- Much More Than My Lai
In Vietnam, it was My Lai; in Korea it was No Gun Ri. In Iraq it may be Abu Ghraib, or Haditha, or another, as yet unknown scandal or massacre. Nearly every recent American war has its associated atrocity, an ugly remembrance of the horrors, violence, and injustices of war. These incidents, however, also serve as popular signifiers of the military justice system itself: My Lai recalls Lt. Calley's eventual slap on the wrist; Abu Ghraib brings to mind the twisted sense of justice enforced on a "liberated" Iraq.
It was that great Marxist, Groucho, who once said that military justice is to justice what military music is to music, and for some time few military and legal historians have actively disagreed. Previous studies of the topic have focused largely on Vietnam and then almost exclusively on the issue of war crimes, especially the massacre at My Lai, and the eventual court martial of Lt. William Calley. Law professor and former Marine Corps Prosecutor Gary Solis has written two important books on the role of military justice in the Marines during Vietnam, including the definitive account of the Son Trang massacre—often referred to as the Marines' My Lai.1 What has been missing, however, is a study of how military justice operated as a whole in Vietnam, as part of a larger military bureaucracy and war effort. William Thomas Allison's new book, Military Justice in Vietnam successfully fills this gap with additional, impressive results.
Allison's work has three stated goals. First, he wishes to "explain the variety of military legal activities in Vietnam, evaluate them, and share the human side of those activities, all in the context of the war itself" (p. xi). Secondly, he rightly believes that studies of military justice have been underrepresented in both military and legal history and that such studies can serve as a way of connecting these fields to each other and to social history. Finally, Allison believes that "the U.S. legal experience provides an unusual window to shed light on what happened in Vietnam and perhaps offer some guidance for contemporary military operations and nation-building missions" (p. x). Allison [End Page 432] is quite successful in the first two of these goals—explaining and exploring the military legal system in Vietnam and integrating aspects of military, legal, and social history. As for what the larger implications of these stories are for understanding "what happened in Vietnam" or for planning future nation-building efforts, the results are more uneven.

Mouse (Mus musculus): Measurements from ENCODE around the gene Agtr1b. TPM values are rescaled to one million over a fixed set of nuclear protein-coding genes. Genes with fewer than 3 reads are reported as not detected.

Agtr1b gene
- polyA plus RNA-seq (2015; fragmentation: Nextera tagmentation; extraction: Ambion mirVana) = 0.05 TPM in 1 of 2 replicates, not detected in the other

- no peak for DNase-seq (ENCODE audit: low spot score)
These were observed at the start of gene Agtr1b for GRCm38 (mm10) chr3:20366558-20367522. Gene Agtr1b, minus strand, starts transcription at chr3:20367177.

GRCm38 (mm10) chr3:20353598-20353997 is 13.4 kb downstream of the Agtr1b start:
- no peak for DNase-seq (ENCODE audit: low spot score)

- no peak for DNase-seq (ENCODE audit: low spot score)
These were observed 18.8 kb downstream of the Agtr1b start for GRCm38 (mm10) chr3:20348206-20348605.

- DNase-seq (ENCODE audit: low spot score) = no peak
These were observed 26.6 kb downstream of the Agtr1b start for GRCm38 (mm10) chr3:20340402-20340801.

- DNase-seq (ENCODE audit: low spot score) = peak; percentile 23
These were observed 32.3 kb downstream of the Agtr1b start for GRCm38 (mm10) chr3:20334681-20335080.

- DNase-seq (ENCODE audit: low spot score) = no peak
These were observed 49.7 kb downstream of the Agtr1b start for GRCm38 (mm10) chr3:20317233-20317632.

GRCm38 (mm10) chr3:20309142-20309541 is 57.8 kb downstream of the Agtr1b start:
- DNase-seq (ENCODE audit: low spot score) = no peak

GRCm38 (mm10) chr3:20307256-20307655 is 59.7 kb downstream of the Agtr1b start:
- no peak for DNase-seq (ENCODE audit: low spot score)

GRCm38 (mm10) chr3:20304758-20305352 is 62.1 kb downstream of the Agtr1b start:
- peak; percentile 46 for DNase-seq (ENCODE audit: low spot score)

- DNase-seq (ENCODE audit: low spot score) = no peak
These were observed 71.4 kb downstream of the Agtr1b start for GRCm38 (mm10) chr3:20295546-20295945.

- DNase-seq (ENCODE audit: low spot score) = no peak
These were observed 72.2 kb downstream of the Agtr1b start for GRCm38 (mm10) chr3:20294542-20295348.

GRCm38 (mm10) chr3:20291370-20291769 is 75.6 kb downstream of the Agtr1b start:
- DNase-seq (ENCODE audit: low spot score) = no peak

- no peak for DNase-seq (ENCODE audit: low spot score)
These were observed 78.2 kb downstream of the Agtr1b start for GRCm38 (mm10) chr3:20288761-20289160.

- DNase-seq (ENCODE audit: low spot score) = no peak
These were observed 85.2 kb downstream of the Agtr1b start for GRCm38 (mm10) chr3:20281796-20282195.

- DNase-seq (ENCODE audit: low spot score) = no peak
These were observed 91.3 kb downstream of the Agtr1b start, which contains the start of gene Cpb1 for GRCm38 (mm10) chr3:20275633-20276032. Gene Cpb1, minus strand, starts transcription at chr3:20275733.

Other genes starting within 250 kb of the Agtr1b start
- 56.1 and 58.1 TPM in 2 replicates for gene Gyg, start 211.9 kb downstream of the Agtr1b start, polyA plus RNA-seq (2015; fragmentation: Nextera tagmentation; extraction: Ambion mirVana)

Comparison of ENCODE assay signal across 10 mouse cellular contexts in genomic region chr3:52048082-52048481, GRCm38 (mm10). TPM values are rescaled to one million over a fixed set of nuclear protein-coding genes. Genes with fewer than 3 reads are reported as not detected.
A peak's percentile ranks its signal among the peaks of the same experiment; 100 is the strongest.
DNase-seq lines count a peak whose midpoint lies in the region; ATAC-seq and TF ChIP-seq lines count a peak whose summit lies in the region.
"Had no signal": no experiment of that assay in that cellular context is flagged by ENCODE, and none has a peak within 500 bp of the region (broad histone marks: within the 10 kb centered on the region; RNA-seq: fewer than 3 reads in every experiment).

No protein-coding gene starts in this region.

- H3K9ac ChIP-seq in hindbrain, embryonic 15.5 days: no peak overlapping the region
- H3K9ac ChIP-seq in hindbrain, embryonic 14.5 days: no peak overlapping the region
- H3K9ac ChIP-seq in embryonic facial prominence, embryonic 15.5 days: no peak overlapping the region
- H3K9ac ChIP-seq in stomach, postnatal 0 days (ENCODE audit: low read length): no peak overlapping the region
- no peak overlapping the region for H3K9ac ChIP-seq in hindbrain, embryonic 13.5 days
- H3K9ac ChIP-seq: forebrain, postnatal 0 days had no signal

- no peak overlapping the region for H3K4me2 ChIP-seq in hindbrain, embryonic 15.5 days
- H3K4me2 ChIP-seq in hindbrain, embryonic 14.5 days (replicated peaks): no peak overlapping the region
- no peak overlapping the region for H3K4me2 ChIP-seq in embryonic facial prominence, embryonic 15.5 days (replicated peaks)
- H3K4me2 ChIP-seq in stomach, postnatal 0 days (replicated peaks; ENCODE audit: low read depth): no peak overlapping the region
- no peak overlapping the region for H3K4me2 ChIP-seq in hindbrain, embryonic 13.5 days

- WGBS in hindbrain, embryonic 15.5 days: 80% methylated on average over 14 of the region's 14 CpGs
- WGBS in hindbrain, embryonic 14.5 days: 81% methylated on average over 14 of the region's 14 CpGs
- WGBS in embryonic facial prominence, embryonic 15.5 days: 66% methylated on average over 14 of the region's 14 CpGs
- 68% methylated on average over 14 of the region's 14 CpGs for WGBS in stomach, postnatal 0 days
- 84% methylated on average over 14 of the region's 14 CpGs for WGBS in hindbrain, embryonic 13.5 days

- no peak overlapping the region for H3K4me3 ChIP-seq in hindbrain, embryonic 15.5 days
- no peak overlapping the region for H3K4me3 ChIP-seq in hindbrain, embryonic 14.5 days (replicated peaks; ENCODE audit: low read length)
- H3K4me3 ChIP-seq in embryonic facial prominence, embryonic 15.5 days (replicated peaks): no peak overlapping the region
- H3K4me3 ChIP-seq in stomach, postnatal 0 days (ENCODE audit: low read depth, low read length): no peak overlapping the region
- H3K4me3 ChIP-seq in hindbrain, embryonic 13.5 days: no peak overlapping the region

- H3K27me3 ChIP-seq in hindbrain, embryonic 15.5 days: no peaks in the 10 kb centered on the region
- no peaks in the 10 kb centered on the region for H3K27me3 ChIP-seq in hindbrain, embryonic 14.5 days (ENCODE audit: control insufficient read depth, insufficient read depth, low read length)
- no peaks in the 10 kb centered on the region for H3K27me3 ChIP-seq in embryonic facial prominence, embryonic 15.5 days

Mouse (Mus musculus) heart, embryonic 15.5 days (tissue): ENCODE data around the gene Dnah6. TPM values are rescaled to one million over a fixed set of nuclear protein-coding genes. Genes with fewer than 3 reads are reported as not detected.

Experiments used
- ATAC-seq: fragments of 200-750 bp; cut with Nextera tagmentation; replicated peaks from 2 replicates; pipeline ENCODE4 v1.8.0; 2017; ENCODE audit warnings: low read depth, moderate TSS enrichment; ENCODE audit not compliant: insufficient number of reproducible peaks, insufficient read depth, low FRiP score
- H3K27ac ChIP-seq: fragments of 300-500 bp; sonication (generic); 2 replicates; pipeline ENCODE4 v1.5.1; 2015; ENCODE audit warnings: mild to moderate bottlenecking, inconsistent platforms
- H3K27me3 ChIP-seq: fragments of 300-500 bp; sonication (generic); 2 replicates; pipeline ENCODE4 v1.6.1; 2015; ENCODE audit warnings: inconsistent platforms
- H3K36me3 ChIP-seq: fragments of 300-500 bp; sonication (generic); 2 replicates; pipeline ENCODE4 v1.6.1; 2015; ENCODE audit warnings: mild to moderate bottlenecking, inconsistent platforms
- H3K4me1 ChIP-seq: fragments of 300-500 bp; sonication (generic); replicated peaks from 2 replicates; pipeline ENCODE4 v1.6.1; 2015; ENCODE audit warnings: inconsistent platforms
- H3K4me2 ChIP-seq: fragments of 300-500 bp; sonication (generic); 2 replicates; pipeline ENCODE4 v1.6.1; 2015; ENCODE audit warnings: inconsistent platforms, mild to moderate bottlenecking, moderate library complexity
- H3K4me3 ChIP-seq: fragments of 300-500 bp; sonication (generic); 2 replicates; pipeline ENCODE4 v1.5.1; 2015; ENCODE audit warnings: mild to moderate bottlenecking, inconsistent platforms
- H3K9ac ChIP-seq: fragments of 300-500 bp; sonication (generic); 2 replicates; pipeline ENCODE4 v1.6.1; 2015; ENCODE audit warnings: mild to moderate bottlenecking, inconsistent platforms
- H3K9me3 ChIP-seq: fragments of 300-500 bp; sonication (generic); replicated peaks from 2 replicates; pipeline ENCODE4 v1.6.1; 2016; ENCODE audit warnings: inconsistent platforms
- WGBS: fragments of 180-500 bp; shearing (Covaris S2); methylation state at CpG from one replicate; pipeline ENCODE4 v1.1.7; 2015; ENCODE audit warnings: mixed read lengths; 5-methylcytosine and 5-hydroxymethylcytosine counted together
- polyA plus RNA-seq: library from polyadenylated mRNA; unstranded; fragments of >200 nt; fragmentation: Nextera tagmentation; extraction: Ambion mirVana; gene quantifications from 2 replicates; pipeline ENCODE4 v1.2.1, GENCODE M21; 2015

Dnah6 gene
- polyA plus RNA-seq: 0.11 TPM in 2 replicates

Allison's book is organized thematically, beginning with chapters laying out the history of the United States military justice system and how that system was implemented in Vietnam. Later chapters move into specific thematic case studies, covering courts-martial, war crimes, drug problems, and the black market. Contained in these chapters are fascinating stories of individual soldiers, their units and superior officers, and the military lawyers seeking to prosecute and protect them. Allison's study is based on solid documentary research. Aside from drawing on the obvious legal records of specific cases, Allison has delved deep into the records of the Military Assistance Command Vietnam (MACV), and makes use of available documents from Congress and the U.S. departments of State and Defense. He also does well in situating the evolution of the military justice system against the larger contours of battle during the war, making use of a range of secondary sources on the war from across the ideological spectrum. Throughout the book, Allison situates the challenges faced by military lawyers, and the strains placed on the military justice system in general, as an integral part of the American war machine. While many of the problems facing the military during the late 1960s and 1970s were "system-wide" and not "Vietnam-centric," Vietnam was where "the dam nearly burst, and it was the military justice that played an important role in keeping a finger in the dike to hold...